Big in China: Brands import foreign celebrities

Question of the Day

Should Congress make English the official language of the U.S.?

View results

BEIJING (AP) - Kevin Garnett wore his affection for China’s booming sportswear market on his back as the NBA star arrived in Beijing in August.

“Love China” declared the Boston Celtics power forward’s T shirt. On the front: The angular red slash logo of Anta, the athletic shoe producer that brought Garnett to China for a weeklong promotional tour.

Garnett in China is the definition of a basketball superstar. His image and influence among Chinese young people are very big,” said Zheng Jie, Anta’s senior vice president.

To reach worldly young Chinese consumers, the country’s new but ambitious brands are scouring the globe for athletes, film stars and other celebrity spokespeople like Garnett who might have no personal link to China but are stars here.

Chinese companies’ embrace of foreign spokespeople is especially striking in a country that had almost no advertising industry 20 years ago. But after three decades of breakneck economic growth, accounting firm PricewaterhouseCoopers forecasts that China should pass Japan by 2014 as the second-biggest advertising market after the United States.

China’s advertising spending on TV, radio, newspapers and magazines rose 14 percent last year over 2008 to 597 billion yuan ($88 billion), according to research firm Nielsen Co. This rapid growth is also making China attractive as a business opportunity for sports stars and other celebrities.

“Lord of the Rings” star Orlando Bloom and English fashion model Agyness Deyn appear in advertising for Me & City, a 2-year-old Chinese fashion brand. NBA player Baron Davis and Russian pole-vaulter Yelena Isinbayeva, a gold medalist at the 2008 Beijing Olympics, smile down from billboards for Anta’s sports gear rival, Li Ning.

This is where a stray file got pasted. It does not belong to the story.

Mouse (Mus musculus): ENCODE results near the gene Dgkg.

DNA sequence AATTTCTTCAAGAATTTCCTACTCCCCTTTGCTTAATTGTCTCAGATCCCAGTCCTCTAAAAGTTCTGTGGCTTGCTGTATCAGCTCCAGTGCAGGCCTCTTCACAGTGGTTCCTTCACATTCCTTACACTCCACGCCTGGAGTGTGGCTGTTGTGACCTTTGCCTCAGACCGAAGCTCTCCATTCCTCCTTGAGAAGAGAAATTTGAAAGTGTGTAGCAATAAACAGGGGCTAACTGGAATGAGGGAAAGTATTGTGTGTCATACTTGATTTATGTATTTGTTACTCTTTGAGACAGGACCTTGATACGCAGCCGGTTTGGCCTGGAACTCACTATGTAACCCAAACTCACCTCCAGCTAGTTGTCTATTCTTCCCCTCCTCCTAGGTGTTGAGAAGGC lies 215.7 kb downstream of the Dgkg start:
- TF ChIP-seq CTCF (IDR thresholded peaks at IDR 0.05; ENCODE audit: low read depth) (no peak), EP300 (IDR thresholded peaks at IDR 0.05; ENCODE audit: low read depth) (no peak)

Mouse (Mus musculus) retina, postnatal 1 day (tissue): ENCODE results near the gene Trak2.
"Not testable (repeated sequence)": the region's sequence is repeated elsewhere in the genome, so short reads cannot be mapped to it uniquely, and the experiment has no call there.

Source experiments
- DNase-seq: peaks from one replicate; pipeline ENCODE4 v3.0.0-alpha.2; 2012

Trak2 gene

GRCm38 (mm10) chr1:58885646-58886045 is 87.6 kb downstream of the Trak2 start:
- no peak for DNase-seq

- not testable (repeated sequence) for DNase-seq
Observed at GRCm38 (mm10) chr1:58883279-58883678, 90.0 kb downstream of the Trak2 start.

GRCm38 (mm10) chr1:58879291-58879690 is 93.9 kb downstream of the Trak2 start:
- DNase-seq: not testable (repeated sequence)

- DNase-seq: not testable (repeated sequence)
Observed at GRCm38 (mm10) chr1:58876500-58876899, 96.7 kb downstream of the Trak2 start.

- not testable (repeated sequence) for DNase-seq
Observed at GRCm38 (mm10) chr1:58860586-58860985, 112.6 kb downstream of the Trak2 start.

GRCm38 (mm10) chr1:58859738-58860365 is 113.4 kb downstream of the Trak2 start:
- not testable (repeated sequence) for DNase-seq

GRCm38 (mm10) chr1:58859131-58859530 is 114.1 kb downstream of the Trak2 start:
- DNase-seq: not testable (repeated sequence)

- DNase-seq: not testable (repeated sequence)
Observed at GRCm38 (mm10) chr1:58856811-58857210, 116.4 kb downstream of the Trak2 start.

Chinese companies that competed a decade ago on price alone are becoming more savvy about brand-building, said Shaun Rein, managing director of China Market Research Group in Shanghai.

“A lot of Chinese firms, like Anta, think being a good brand is having a global celebrity,” Rein said. “It makes them feel they are more of premium brand and have a global image.”

Anta, established in 1994, has 7,854 stores throughout China and hopes Garnett can help it achieve its goal of becoming the country’s biggest seller of basketball-related products by 2013, Zheng said.

“He plays with a spirit of fearlessness and never gives up on court. This matches with the Anta spirit of ‘keep moving,’” Zheng said.

During his visit, Garnett taught young fans ball-handling tricks at public appearances and visited Anta factories.

Garnett will appear in Anta TV commercials and the company plans to launch a “KG” line of shoes, clothes and accessories. Anta said Garnett will wear his “KG” shoes for NBA games next season and make annual return visits to China during his three-year contract.

Zheng declined to say how much the NBA star is being paid.

Garnett is not the company’s first endorsed foreign celebrity, following NBA player Luis Scola and Serbian tennis player Jelena Jankovic.

Story Continues →

View Entire Story

Copyright 2014 The Associated Press. All rights reserved. This material may not be published, broadcast, rewritten or redistributed.

Comments
blog comments powered by Disqus
TWT Video Picks